I also put on my journalist hat and asked both Uber and Lyft what they’re doing to ensure quality and safety as they grow, and how they handle issues with customers and drivers. Uber declined to comment, but directed me to its driver screening information (a third-party background check company called Checkr has been screening drivers for criminal offenses or other red flags over the past 7 years) and its customer feedback process.
Lyft responded with the following statement:
“Safety is our top priority and it is our goal to make every ride safe, comfortable, and reliable. Since the beginning, we have worked hard to design policies and features that protect our community. These include professionally administered background checks for drivers, in-app photos, real-time ride tracking, a two-way rating system, a 24/7 critical response line, and a dedicated Trust and Safety team based in Nashville that investigates safety related concerns. When it comes to allegations of inappropriate behavior, we take that very seriously. Our Trust and Safety team investigates these incidents and takes appropriate action based on the information available. While Lyft has grown — we now give more than 1 million rides each day — this commitment to safety has not and will not change. “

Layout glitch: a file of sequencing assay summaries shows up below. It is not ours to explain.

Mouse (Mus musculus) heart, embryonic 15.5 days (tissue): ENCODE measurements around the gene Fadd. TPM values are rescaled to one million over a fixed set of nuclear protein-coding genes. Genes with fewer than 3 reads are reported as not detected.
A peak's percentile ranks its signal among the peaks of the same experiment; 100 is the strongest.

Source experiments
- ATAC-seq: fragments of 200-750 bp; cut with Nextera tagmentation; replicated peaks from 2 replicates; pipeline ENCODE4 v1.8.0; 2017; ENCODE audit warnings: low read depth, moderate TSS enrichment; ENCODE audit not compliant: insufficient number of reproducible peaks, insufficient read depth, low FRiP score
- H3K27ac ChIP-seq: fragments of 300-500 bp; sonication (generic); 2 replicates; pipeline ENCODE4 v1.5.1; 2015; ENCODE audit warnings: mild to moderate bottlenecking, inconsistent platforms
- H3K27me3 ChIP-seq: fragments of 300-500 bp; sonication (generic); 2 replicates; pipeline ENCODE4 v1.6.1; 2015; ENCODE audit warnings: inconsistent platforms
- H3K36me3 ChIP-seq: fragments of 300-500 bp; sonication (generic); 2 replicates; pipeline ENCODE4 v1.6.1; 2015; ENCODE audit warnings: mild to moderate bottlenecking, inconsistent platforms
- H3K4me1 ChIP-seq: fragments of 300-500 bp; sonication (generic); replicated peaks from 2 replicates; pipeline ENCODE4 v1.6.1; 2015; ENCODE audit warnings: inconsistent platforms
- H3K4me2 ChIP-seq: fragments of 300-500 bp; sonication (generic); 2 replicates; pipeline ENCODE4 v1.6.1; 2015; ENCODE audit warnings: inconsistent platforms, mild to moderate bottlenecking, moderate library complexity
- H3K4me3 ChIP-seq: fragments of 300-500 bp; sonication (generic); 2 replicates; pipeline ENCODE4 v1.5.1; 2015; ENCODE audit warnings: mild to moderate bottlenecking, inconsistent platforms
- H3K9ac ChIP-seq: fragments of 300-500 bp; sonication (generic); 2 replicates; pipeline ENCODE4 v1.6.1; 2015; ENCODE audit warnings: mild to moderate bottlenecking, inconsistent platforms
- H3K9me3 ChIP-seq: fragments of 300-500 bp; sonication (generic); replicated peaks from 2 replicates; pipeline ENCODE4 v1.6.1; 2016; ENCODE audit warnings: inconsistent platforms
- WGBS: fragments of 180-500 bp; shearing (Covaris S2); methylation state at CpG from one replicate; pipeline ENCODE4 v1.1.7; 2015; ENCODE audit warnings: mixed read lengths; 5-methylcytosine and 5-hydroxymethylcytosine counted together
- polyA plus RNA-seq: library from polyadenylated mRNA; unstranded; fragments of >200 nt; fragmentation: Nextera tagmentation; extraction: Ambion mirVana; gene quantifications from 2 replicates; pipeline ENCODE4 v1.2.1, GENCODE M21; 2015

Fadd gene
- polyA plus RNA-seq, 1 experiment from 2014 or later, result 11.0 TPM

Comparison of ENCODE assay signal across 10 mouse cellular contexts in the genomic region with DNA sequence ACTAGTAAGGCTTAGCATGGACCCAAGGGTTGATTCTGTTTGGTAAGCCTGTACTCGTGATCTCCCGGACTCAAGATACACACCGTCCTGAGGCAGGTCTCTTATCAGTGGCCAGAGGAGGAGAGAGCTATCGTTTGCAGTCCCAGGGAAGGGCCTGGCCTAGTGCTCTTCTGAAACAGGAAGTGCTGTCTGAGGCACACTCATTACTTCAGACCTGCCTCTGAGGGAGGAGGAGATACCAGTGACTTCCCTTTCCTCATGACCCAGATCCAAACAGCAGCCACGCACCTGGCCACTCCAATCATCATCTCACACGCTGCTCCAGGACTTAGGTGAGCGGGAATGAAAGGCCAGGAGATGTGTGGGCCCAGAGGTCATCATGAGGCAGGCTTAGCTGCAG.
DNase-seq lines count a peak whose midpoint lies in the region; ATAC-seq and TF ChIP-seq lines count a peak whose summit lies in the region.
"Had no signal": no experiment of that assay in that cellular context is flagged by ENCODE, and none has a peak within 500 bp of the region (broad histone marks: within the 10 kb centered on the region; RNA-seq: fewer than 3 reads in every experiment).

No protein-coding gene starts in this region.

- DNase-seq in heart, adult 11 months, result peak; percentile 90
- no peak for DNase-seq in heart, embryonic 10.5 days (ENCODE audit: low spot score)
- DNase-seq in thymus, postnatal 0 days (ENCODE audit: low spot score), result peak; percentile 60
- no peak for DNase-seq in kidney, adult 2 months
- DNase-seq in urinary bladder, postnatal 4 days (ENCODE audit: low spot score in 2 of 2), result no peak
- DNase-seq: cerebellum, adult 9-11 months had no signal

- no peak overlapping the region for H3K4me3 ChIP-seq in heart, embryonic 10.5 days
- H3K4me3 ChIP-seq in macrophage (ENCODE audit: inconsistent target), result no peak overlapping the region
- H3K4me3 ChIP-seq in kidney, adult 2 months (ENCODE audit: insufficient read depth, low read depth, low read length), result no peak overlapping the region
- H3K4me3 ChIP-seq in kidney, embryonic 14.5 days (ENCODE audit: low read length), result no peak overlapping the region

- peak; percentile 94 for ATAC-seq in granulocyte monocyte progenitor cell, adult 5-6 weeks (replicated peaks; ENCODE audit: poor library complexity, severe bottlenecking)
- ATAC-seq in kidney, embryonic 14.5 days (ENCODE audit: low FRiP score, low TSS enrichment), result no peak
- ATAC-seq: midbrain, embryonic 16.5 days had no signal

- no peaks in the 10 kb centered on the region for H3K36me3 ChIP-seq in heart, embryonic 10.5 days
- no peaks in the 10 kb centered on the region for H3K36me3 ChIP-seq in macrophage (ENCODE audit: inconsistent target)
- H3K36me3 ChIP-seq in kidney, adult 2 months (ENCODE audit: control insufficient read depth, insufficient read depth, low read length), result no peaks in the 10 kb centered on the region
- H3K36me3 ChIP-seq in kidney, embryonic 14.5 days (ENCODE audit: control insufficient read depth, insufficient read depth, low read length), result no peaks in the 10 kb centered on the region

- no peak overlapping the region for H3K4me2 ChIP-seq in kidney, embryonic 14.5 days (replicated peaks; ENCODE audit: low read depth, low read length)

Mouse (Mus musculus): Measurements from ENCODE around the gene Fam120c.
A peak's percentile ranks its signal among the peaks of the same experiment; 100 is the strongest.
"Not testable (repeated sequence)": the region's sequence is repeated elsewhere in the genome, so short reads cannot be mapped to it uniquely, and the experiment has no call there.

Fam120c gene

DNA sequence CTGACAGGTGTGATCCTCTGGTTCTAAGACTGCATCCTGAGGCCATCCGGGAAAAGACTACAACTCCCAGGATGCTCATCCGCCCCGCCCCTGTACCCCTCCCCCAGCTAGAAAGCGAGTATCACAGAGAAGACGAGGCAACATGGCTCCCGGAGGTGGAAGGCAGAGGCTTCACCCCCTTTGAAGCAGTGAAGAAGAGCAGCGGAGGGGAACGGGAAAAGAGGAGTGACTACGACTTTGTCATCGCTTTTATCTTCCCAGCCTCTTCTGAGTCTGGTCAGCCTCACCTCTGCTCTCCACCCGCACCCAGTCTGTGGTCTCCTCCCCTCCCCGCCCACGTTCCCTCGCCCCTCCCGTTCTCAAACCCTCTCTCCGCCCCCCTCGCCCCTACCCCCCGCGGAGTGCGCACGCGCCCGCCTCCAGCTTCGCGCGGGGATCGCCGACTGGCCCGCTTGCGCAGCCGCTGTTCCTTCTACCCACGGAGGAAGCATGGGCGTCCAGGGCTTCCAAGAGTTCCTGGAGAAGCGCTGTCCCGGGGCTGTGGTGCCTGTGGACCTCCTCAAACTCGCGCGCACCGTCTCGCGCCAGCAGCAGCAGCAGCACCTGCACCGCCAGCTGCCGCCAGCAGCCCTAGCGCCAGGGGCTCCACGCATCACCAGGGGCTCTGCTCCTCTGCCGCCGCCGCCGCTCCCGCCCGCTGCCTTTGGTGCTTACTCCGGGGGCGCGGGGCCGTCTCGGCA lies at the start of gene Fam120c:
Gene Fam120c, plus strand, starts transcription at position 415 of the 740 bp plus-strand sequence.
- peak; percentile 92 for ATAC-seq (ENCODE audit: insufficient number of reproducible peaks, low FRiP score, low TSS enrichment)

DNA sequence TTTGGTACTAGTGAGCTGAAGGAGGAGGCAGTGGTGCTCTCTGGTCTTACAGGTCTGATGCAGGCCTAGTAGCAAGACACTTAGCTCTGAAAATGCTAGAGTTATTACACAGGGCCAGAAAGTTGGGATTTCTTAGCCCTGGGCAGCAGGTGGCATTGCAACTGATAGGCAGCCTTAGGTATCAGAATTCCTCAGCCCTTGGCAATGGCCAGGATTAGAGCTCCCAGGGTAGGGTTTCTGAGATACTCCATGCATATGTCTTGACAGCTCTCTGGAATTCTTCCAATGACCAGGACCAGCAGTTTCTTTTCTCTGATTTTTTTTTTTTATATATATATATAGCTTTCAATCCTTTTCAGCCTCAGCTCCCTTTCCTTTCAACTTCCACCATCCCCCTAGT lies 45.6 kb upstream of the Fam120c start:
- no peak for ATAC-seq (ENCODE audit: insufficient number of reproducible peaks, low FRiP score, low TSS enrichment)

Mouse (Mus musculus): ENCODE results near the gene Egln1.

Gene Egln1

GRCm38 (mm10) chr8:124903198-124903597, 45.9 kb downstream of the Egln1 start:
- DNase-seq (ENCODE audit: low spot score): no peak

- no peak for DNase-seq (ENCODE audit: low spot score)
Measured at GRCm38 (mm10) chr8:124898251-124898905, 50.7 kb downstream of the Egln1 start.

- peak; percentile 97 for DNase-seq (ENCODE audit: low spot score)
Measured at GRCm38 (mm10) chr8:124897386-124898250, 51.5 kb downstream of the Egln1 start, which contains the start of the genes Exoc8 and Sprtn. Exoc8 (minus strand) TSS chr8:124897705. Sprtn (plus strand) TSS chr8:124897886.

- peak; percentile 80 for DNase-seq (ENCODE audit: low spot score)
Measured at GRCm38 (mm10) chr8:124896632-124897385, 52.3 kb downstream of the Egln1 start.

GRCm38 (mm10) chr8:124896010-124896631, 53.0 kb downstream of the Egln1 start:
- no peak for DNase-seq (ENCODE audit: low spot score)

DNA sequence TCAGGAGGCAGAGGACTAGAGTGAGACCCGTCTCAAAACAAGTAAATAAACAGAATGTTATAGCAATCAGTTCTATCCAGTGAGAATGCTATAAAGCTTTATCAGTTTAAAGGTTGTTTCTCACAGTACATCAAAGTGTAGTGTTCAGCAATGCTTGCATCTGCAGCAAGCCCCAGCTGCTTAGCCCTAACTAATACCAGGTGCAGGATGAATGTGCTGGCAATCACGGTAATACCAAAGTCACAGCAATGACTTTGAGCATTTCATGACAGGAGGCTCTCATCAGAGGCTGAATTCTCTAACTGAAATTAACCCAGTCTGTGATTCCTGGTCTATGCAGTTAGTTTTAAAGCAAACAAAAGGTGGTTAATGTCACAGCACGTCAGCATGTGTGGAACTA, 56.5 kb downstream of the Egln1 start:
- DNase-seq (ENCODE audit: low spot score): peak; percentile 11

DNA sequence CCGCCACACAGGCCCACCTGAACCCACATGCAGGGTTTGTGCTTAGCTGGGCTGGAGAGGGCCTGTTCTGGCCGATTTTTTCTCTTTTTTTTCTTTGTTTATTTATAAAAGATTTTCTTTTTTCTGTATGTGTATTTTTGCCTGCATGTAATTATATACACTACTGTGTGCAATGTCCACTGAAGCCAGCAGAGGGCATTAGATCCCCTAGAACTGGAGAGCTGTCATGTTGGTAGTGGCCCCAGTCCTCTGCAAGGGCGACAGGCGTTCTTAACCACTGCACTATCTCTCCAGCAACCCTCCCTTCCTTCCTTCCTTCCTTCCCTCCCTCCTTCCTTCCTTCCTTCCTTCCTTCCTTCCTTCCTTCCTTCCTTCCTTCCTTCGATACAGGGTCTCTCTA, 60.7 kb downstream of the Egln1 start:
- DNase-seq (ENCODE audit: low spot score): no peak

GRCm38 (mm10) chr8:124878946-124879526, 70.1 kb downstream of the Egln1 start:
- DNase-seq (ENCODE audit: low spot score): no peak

As a customer, all I can say is, I’ve noticed a change, and neither is a service I feel great about using anymore. After my experiences with Lyft, I declared on Twitter and the podcast that I’m switching back to taxis, or renting cars when I go to Los Angeles, where I’ve had the most issues. I said I’d prefer to be in the hands of people who see themselves as full-time drivers, and not people with a “side hustle.”
As you might expect, my comments generated a fervent debate online among taxi drivers, customers, and fans of Uber and Lyft and their disruption of an entrenched and sometimes corrupt taxi industry. (Yes, I acknowledge that taking a cab isn’t always the world’s greatest experience, either, although I do think it’s improved slightly, if only due to competition.)
My daughters (29 and 35) and I use ride sharing. Alone. I’d like an explanation and a resolution.
— Deb (@dsdault) July 31, 2017
@mollywood Just had Lyft ride in Baltimore with a guy dressed in all pink, amazing service. I know some are bad but don’t discount the lot
— Patrick Willson (@p_willson) August 1, 2017
— Uberfail Luddite (@Uberfailjimmy) August 1, 2017
@mollywood w/o discounting your exp, how far can Lyft or a Taxi co. pursue creeps, short of firing? They can’t control their ppl privatus.
— Amy G (@BikingAmy) August 2, 2017
And while I’m not likely to call myself a Lyft or an Uber anytime in the near future, this email really did make me feel bad for my strident ultimatums. Because the side hustle is, in fact, pretty important for lots of people. Here’s Pat, edited slightly for length.
Listening to the podcast today on my drive to work, and Molly crushed my heart with her stories of Lyft. It was so painful to hear, but I don’t doubt that she is being honest.